UAE Portrait of a Nation: The eco-friendly mum waging war on waste
Dubai resident Doua Benhida is aiming to educate the Emirates on the benefits of a zero-waste lifestyle
Just months after having a baby, Doua Benhida decided to embrace mother nature.
Surrounded by nappies, shopping bags, feeding bottles and takeaway containers, she had an eco epiphany that plastic was taking over her life.
The day of her revelation was January 1, 2018, and it has proved to be a New Year's resolution that has stood the test of time.
The 28-year-old Moroccan-French national has now been living a zero-waste lifestyle for over a year - and is determined to spread the vital message far and wide.
A recent UN report found that jut nine per cent of the world's nine billion tonnes of plastic are recycled, with most of it ending up in landfills and oceans.
As plastics do not biograde - instead slowly breaking down into microplastics - they leave a lasting legacy of damage to the environment.
Ms Benhida has decided to educate members of the community on the significance of cutting out single-use plastic.
Through free-for-all sessions, she has been working to increase awareness of eliminating plastic and adopting a green life.
"On January 1, 2018, I decided I didn’t want to use plastic anymore," she said.
"I started taking reusable bags for shopping, but it was difficult for me to remember to take my bulk bags for shopping.
“I was using reusable bags but plastic was still creeping into my house. I love cheese and it was wrapped in plastic.The meat for my husband and son still came wrapped in plastic. All my spices came in plastic packaging.
"I started buying bulk bags and I started shopping in bulk. Even in the holidays I challenged myself to be zero waste."
She soon realised the daunting task ahead of her, with plastic used so widely, but it only made her more determined.
“It becomes a mindset. As I read and researched, I realised that the plastic isn’t just in the kitchen, it’s in your bathroom, your shampoo, beauty products, sanitary napkins and, household items.
“Working as a consultant, I am always on a deadline and I started using reusable bottles and a reusable mug for coffee."
Ms Benhida's life was once very different, when she carried plastic bags and packed food for people in single-use containers as a matter of course.
“I wasn’t aware of the problem until I saw my family, who were visiting, do a lot of shopping, and the plastic accumulated everywhere."
Ms Benhida moved to Dubai only a couple of years ago and quickly found there needs to be a concerted effort to reduce plastic use.
“I was nine months pregnant when I moved here. I was using plastic and in the UAE, there aren’t alternatives.
“Here, they wrap everything in plastic. I don’t understand why stores pack fruits in plastic.
"Even when I had my own straws, people still get me plastic straws.
"The plastic dependency here affects me.
"If the dependency wasn’t so much, we would see more people using reusable bags.
"There should be a huge push from the government. Dubai is known for its culture of making things happen.
"We need that support from the government."
Her own attempt to help the planet started by comparing prices of buying in bulk versus purchasing packaged goods.
“I realised it’s a small difference and I am happy to pay it.
“In Ramadan, I crossed a milestone when I wanted to give people food and bought reusable containers."
A mother who was getting back to work, she focused on taking her own baby steps towards change.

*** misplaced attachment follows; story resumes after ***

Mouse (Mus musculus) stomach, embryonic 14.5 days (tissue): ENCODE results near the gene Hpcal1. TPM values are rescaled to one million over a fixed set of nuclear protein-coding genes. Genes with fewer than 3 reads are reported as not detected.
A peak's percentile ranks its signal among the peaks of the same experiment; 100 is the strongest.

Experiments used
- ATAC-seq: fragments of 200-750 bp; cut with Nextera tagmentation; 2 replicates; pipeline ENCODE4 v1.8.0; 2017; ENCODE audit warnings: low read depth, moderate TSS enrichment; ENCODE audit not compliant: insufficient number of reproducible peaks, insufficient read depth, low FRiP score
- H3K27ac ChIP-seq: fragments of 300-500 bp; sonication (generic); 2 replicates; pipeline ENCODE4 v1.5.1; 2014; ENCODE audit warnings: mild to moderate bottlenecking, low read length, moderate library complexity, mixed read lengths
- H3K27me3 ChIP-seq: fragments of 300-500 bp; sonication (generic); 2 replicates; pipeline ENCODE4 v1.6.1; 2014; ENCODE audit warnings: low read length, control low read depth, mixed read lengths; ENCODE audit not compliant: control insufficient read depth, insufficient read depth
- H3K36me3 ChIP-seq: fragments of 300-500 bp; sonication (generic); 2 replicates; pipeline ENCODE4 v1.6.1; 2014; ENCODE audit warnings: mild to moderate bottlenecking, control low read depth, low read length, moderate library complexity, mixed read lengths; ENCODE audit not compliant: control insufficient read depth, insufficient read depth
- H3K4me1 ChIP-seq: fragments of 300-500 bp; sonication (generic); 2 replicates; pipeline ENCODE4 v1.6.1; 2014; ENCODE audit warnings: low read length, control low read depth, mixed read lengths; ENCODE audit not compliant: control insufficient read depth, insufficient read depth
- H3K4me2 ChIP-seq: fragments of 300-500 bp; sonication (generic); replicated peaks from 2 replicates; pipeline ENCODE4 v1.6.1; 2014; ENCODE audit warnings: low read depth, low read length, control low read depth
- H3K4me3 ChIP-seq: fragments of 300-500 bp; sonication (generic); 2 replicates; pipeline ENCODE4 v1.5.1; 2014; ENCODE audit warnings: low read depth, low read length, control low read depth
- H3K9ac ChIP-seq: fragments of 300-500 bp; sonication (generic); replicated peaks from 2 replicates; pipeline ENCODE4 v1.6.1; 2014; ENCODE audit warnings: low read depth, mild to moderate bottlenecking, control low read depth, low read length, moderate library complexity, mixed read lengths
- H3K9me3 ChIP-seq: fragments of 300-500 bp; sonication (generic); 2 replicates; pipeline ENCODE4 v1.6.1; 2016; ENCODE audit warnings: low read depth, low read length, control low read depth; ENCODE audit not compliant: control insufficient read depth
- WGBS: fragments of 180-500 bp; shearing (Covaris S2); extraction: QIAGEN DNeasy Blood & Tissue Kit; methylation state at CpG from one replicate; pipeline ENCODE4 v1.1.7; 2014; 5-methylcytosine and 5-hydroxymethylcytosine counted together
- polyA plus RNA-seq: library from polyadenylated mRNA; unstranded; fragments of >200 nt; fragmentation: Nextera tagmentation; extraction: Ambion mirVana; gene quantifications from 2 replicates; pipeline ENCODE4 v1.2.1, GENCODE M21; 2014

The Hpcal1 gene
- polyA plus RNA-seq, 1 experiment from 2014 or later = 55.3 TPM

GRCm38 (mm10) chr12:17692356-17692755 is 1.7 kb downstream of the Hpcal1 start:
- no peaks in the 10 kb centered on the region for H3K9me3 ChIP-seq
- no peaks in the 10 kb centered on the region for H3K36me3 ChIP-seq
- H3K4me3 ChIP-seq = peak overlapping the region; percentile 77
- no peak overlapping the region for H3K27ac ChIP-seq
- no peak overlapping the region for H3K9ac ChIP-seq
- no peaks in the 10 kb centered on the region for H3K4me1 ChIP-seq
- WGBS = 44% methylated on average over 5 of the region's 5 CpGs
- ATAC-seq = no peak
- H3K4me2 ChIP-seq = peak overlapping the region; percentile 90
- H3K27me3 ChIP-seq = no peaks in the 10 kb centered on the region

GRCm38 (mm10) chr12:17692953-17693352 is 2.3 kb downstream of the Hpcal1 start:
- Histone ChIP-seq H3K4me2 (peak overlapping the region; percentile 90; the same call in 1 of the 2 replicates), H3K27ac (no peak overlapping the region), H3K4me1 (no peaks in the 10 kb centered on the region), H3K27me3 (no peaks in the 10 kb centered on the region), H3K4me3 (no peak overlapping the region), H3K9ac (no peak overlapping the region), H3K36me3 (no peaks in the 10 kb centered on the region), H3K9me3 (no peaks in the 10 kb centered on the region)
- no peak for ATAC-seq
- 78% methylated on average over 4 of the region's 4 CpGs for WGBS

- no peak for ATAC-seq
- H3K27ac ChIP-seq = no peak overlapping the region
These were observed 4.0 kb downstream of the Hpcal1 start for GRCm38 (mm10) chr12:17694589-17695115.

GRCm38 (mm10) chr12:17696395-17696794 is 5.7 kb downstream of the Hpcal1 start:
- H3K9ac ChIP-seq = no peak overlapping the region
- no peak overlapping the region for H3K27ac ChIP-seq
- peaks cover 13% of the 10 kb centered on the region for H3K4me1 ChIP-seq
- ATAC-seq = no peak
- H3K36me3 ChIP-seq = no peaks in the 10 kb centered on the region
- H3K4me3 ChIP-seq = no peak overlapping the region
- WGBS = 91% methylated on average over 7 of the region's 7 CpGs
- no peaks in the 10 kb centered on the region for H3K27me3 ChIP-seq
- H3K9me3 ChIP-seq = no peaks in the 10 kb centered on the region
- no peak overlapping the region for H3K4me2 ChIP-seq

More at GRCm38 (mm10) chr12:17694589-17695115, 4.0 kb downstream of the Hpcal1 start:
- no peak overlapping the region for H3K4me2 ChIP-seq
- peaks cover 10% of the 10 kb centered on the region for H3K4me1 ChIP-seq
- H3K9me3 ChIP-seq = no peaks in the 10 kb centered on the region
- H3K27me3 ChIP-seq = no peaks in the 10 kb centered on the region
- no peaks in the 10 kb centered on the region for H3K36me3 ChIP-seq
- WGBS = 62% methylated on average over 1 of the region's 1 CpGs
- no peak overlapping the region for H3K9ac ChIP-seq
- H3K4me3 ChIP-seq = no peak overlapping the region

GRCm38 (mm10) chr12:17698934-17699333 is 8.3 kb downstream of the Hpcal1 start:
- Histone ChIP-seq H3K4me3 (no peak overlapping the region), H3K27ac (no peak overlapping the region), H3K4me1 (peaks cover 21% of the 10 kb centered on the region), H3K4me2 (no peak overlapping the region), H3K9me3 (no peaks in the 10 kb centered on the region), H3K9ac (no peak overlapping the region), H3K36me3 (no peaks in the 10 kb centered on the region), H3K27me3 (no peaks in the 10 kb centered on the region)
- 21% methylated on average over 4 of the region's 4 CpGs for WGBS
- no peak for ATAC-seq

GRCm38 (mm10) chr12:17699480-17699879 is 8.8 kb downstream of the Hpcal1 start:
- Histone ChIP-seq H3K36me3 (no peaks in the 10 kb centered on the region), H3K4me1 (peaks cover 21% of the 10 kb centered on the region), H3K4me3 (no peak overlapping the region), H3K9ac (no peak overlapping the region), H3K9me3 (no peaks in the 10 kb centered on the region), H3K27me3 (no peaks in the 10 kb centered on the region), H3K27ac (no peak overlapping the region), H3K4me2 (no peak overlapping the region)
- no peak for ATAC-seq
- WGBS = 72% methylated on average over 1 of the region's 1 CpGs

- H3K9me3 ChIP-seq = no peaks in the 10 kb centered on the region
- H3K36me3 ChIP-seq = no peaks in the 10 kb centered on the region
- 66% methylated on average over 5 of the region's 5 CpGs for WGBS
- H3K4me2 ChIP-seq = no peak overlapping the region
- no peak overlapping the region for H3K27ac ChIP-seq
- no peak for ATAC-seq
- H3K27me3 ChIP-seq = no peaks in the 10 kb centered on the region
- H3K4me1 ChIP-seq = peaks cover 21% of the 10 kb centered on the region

For diapers, she has switched to compostable diapers and reusable nappies.
Last year, she started to host sessions on the benefits of zero-waste to help people in Dubai to get involved.
"In September, I started having zero-waste sessions for members of the community and have done five or six so far.
"I talk about my journey to show people that as a working mother I can manage to have a zero-waste life. My key message is that it’s not that difficult or expensive. There is a cost involved, but it’s a one-time cost.
“There is no zero-waste guide as every person has their own priority."
Ms Benhida has tips for people wanting to live a more eco-friendly life.
Watch documentaries and know about the problem, use reusable bags, water bottles and coffee mugs and be proactive, she said.
"I started my sessions for the general public and around Christmas, I talked about how people can have a zero-waste Christmas."
Supporting local entrepreneurs is very important for the campaigner, who has started an online community to raise the profile of these businesses.
The online community is a place for UAE-based entrepreneurs to sell their creations.
"Everything is zero waste from production to delivery. There will be shampoo bars, soaps, cloth bags, toothbrushes, bamboo speakers etc.
She is calling for visible campaigns to introduced people to the problems posed by plastic pollution.
"Instead of seeing an advertisement on Sheikh Zayed Road, if we could see environmental messages then it will have an impact.
"The country is going in a good direction. Individuals and corporations are taking more and more part of this by being conscious and organising beach cleanups. But the support from the government is necessary.
"A nationwide plastic ban wise should be implemented and ensure markets provide alternatives for all single-use plastics."
She believes local schools need to do more to raise awareness of the issue.
"I read a quote that said that by 2050 there will be more plastic in the ocean than fish.
"How can I look my grandchildren in the eye and say I knew about this but did nothing?
"Nothing is impossible. It might be difficult to be zero-waste, but you can do something. What may seem like a drop in the ocean to you, if eight billion people do it, it becomes the ocean and it will save our oceans."
Updated: February 7, 2019 03:42 PM